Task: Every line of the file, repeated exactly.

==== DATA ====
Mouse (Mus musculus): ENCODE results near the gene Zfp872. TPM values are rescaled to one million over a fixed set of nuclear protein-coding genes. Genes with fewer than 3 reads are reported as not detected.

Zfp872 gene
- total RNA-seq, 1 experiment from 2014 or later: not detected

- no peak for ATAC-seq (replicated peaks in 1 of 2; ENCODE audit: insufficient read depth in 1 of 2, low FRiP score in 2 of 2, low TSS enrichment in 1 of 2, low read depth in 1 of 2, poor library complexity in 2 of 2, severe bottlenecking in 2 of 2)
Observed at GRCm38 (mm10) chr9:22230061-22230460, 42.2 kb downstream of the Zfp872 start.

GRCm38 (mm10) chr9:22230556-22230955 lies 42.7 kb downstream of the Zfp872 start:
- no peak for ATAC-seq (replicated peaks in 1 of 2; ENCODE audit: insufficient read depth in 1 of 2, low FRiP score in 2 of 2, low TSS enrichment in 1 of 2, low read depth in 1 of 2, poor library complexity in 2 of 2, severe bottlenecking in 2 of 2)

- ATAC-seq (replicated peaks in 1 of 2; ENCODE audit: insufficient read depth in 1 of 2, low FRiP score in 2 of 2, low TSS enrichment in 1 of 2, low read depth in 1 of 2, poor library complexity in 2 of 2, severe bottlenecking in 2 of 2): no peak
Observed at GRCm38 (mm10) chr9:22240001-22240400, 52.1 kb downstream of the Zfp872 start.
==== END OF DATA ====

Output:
Mouse (Mus musculus): ENCODE results near the gene Zfp872. TPM values are rescaled to one million over a fixed set of nuclear protein-coding genes. Genes with fewer than 3 reads are reported as not detected.

Zfp872 gene
- total RNA-seq, 1 experiment from 2014 or later: not detected

- no peak for ATAC-seq (replicated peaks in 1 of 2; ENCODE audit: insufficient read depth in 1 of 2, low FRiP score in 2 of 2, low TSS enrichment in 1 of 2, low read depth in 1 of 2, poor library complexity in 2 of 2, severe bottlenecking in 2 of 2)
Observed at GRCm38 (mm10) chr9:22230061-22230460, 42.2 kb downstream of the Zfp872 start.

GRCm38 (mm10) chr9:22230556-22230955 lies 42.7 kb downstream of the Zfp872 start:
- no peak for ATAC-seq (replicated peaks in 1 of 2; ENCODE audit: insufficient read depth in 1 of 2, low FRiP score in 2 of 2, low TSS enrichment in 1 of 2, low read depth in 1 of 2, poor library complexity in 2 of 2, severe bottlenecking in 2 of 2)

- ATAC-seq (replicated peaks in 1 of 2; ENCODE audit: insufficient read depth in 1 of 2, low FRiP score in 2 of 2, low TSS enrichment in 1 of 2, low read depth in 1 of 2, poor library complexity in 2 of 2, severe bottlenecking in 2 of 2): no peak
Observed at GRCm38 (mm10) chr9:22240001-22240400, 52.1 kb downstream of the Zfp872 start.